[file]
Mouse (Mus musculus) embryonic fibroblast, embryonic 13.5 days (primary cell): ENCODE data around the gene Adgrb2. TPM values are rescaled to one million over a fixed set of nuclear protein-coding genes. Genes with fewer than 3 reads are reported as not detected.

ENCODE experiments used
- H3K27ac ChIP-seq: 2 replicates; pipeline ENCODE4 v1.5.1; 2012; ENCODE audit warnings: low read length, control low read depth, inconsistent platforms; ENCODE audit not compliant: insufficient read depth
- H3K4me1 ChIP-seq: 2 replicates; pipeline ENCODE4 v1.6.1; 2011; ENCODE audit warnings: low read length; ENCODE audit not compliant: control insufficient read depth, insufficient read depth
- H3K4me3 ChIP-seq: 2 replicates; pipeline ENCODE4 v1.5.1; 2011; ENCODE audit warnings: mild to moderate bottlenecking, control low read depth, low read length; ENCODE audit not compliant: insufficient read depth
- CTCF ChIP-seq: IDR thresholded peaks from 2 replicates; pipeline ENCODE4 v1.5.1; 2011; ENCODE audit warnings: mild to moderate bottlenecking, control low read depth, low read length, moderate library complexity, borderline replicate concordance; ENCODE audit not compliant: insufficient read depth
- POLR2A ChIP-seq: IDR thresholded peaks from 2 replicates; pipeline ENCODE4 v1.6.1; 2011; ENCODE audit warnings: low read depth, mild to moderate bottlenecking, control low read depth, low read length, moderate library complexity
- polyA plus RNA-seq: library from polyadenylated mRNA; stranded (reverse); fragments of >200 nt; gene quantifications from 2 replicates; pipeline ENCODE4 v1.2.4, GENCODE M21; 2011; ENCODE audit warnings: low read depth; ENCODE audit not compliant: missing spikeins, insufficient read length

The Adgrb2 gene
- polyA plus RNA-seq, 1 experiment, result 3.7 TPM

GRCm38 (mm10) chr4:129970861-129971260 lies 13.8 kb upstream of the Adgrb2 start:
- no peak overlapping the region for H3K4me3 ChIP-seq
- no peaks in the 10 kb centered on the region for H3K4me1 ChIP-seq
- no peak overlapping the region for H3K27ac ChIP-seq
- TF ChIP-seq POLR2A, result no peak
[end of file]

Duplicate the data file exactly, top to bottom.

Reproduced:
Mouse (Mus musculus) embryonic fibroblast, embryonic 13.5 days (primary cell): ENCODE data around the gene Adgrb2. TPM values are rescaled to one million over a fixed set of nuclear protein-coding genes. Genes with fewer than 3 reads are reported as not detected.

ENCODE experiments used
- H3K27ac ChIP-seq: 2 replicates; pipeline ENCODE4 v1.5.1; 2012; ENCODE audit warnings: low read length, control low read depth, inconsistent platforms; ENCODE audit not compliant: insufficient read depth
- H3K4me1 ChIP-seq: 2 replicates; pipeline ENCODE4 v1.6.1; 2011; ENCODE audit warnings: low read length; ENCODE audit not compliant: control insufficient read depth, insufficient read depth
- H3K4me3 ChIP-seq: 2 replicates; pipeline ENCODE4 v1.5.1; 2011; ENCODE audit warnings: mild to moderate bottlenecking, control low read depth, low read length; ENCODE audit not compliant: insufficient read depth
- CTCF ChIP-seq: IDR thresholded peaks from 2 replicates; pipeline ENCODE4 v1.5.1; 2011; ENCODE audit warnings: mild to moderate bottlenecking, control low read depth, low read length, moderate library complexity, borderline replicate concordance; ENCODE audit not compliant: insufficient read depth
- POLR2A ChIP-seq: IDR thresholded peaks from 2 replicates; pipeline ENCODE4 v1.6.1; 2011; ENCODE audit warnings: low read depth, mild to moderate bottlenecking, control low read depth, low read length, moderate library complexity
- polyA plus RNA-seq: library from polyadenylated mRNA; stranded (reverse); fragments of >200 nt; gene quantifications from 2 replicates; pipeline ENCODE4 v1.2.4, GENCODE M21; 2011; ENCODE audit warnings: low read depth; ENCODE audit not compliant: missing spikeins, insufficient read length

The Adgrb2 gene
- polyA plus RNA-seq, 1 experiment, result 3.7 TPM

GRCm38 (mm10) chr4:129970861-129971260 lies 13.8 kb upstream of the Adgrb2 start:
- no peak overlapping the region for H3K4me3 ChIP-seq
- no peaks in the 10 kb centered on the region for H3K4me1 ChIP-seq
- no peak overlapping the region for H3K27ac ChIP-seq
- TF ChIP-seq POLR2A, result no peak